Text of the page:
HomeDiocesan ReportsCatholic bishop urges public to ‘reject’ Charter change campaign

Catholic bishop urges public to ‘reject’ Charter change campaign

Bishop Broderick Pabillo of Taytay in the central Philippine province of Palawan has called on the faithful to reject a signature campaign advocating for Charter change. 

In a statement issued on Jan. 11, the prelate urged the public “not to sign” because “this is not an initiative of the people but of some politicians”.

Pabillo issued the statement in response to reports of payouts in exchange for signatures on a petition for Charter change through people’s initiative. 


According to CBCPNews, Pabillo was the first bishop to openly speak against the recent attempts at constitutional change.

Proponents of Charter change in Congress assert that the proposed amendments would exclusively target the economic provisions of the Constitution, which currently impose restrictions on the inflow of foreign capital into the country.

Charter change can be pursued through Congress, a constitutional convention, or a people’s initiative with a petition signed by at least 12 percent of the total number of registered voters.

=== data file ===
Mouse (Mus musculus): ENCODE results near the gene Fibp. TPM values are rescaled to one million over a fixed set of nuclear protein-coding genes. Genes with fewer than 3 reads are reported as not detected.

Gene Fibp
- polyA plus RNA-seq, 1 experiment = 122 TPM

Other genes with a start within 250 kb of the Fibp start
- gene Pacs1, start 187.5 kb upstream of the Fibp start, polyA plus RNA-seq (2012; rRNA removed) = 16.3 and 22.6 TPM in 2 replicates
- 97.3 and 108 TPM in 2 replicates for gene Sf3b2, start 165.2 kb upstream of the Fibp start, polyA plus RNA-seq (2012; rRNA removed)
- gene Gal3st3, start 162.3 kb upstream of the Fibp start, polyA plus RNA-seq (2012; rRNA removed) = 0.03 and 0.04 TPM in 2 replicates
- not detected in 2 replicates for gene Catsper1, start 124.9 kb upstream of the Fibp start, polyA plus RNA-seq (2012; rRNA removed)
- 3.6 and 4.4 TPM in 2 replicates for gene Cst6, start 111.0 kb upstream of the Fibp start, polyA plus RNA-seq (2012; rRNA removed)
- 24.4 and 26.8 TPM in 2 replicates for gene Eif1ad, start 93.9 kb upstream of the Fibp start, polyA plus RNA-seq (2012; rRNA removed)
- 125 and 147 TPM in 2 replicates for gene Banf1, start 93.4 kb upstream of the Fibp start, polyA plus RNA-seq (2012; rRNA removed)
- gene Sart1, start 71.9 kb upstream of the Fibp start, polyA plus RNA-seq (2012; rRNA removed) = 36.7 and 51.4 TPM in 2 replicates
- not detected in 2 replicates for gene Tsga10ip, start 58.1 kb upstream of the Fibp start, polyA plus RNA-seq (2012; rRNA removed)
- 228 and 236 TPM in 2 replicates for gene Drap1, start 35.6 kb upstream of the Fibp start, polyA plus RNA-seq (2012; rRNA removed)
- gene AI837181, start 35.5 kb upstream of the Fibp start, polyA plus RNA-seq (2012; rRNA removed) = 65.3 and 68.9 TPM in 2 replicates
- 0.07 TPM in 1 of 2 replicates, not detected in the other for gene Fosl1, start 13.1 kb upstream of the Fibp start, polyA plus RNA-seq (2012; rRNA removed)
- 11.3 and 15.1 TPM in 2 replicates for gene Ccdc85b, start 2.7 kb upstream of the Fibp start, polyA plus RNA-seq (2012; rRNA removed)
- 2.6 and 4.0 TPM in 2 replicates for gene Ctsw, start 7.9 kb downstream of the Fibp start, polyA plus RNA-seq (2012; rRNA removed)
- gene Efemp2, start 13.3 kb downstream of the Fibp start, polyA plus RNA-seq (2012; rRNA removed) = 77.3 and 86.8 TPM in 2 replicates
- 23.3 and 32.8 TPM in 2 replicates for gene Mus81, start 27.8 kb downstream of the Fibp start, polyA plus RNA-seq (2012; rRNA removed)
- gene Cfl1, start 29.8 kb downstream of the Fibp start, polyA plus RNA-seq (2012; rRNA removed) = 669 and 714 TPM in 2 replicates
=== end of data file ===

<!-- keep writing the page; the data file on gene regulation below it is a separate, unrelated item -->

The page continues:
Each legislative district must be represented by a minimum of 3 percent of registered voters, with over 67 million currently registered voters in the Philippines.

- Newsletter -

Accumulating sufficient signatures would essentially compel the 24-member Senate to vote collectively with the 315-member Lower House.

On Jan. 29, 2018, the bishops’ conference released the “Pastoral Guidelines for Discerning the Moral Dimension of the Present-day Moves for Charter Change.”

It read: “(O)ur moral stand was and remains consistent, namely: Amending the fundamental law of the land, so carefully crafted for the common good after years of dictatorship, requires widespread peoples’ participation and consultation, unity of vision, transparency, and relative serenity that allows for rational discussion and debate.”

© Copyright LiCAS.news. All rights reserved. Republication of this article without express permission from LiCAS.news is strictly prohibited. For republication rights, please contact us at: [email protected]

Leave a Reply

Support LiCAS.news

We work tirelessly each day to tell the stories of those living on the fringe of society in Asia and how the Church in all its forms - be it lay, religious or priests - carries out its mission to support those in need, the neglected and the voiceless.
We need your help to continue our work each day. Make a difference and donate today.

Latest